As some of you may be aware, the title of this blog has a double meaning. It is my guild’s pet name for Elemental Shamans, and it is a direct reference to ‘mental health’. Now I’m not going to get down and dirty on my problems here, nor am I going to use it as an excuse for my behaviour (in-game, on blogs, on chat rooms.) I am still a normal human being, and like any human being I have my doldrums and my good days, my minor annoyances and my soul-destroy despair. Having to deal with my mental health does not make me in any way special or unique. There are hundreds of thousands of people who are at the very least experiencing severe depression.
According to the Mental Health Foundation, 1 in 6 adults are experiencing a diagnosable condition at any one time. In a guild of about 100 adults (like my own, for example) there is a possibility that at least 15 of us with a mental health condition (disease? Illness?) at anyone time. In my time as an officer I have had to deal with guild members with extreme problems, and as I have had to deal with an increasingly ‘adult’ life, I’ve had to learn to deal with and manage my stress. As a family member of someone with a severe bipolar disorder, I’ve had to deal with the real life stigma all my life. I will post more on this topic, but I want to start out by posting a reminder to guild masters and guild agony aunts:
Other people’s problems are not your responsibility
A common internet phenomena (at least I’ve observed it frequently, it may well not be that common) the use of online communities as support networks. In some cases this is no surprise, many forums and internet groups are set up specifically as a support network for people undergoing similar experiences to each other. However many people, intentionally or not, will use other communities for this purpose – fandoms, creative writing, and WoW. For a lot of raiding guilds, which will approach the game on the basis of consistent performance, the mental health of an applicant isn’t an issue until it make that person an unreliable raider. However in a social or casual guild, the mental health of guild members can play a huge role in the dynamics of a guild.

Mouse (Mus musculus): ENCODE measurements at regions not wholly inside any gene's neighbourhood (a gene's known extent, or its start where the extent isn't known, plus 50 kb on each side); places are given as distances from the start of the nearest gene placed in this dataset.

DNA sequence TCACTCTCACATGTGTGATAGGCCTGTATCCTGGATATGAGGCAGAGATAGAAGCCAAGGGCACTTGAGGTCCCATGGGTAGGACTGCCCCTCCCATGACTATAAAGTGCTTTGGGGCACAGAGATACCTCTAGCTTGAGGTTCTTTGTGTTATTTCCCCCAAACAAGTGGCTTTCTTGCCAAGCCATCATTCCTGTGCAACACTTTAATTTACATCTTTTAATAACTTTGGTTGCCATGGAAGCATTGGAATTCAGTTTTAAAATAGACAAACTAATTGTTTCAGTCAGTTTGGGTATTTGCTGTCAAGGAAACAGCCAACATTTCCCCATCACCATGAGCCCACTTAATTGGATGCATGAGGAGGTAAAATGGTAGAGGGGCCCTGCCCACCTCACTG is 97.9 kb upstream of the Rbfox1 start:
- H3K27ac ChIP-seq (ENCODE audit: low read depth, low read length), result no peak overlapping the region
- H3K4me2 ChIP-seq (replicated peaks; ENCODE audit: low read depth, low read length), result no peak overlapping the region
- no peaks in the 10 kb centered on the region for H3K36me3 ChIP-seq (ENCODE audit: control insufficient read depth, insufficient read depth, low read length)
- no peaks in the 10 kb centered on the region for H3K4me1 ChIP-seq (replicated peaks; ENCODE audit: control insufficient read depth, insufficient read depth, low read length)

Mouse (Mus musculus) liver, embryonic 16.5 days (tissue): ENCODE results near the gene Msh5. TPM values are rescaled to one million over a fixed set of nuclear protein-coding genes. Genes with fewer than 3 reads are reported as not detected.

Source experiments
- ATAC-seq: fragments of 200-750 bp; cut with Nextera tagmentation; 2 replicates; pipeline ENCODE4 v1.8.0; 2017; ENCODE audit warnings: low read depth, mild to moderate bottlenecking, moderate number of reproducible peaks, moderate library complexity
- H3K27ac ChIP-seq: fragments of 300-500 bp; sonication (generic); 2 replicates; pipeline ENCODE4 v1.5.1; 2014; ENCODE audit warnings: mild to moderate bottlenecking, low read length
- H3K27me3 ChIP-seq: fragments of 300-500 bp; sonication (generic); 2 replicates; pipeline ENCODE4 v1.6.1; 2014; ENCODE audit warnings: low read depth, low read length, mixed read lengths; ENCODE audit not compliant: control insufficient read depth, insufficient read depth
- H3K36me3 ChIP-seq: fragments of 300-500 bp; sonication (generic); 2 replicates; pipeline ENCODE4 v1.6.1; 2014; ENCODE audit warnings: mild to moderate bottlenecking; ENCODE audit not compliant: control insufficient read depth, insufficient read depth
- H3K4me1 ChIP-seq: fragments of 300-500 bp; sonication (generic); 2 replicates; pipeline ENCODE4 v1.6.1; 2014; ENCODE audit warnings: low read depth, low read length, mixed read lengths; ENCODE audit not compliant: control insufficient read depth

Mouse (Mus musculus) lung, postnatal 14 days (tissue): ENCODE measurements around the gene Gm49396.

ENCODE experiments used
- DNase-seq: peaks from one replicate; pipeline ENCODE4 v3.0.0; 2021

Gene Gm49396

And the trap an officer/guild agony aunt/guild master will fall into is trying to help everybody. It is natural, especially if the guild culture is based on mutual trust and respect. After being in the same guild as someone for 2 years, it is common to see guild members as another ‘sort of’ friend. Couple that with the normal people-managing and conflict-resolving responsibilities of a GM, and it is very easy to end up in a counselling role for someone with extreme mental health difficulties. I did it myself, in fact, because I am human and I empathise.
Right. Rambling again. I do have a point, I promise.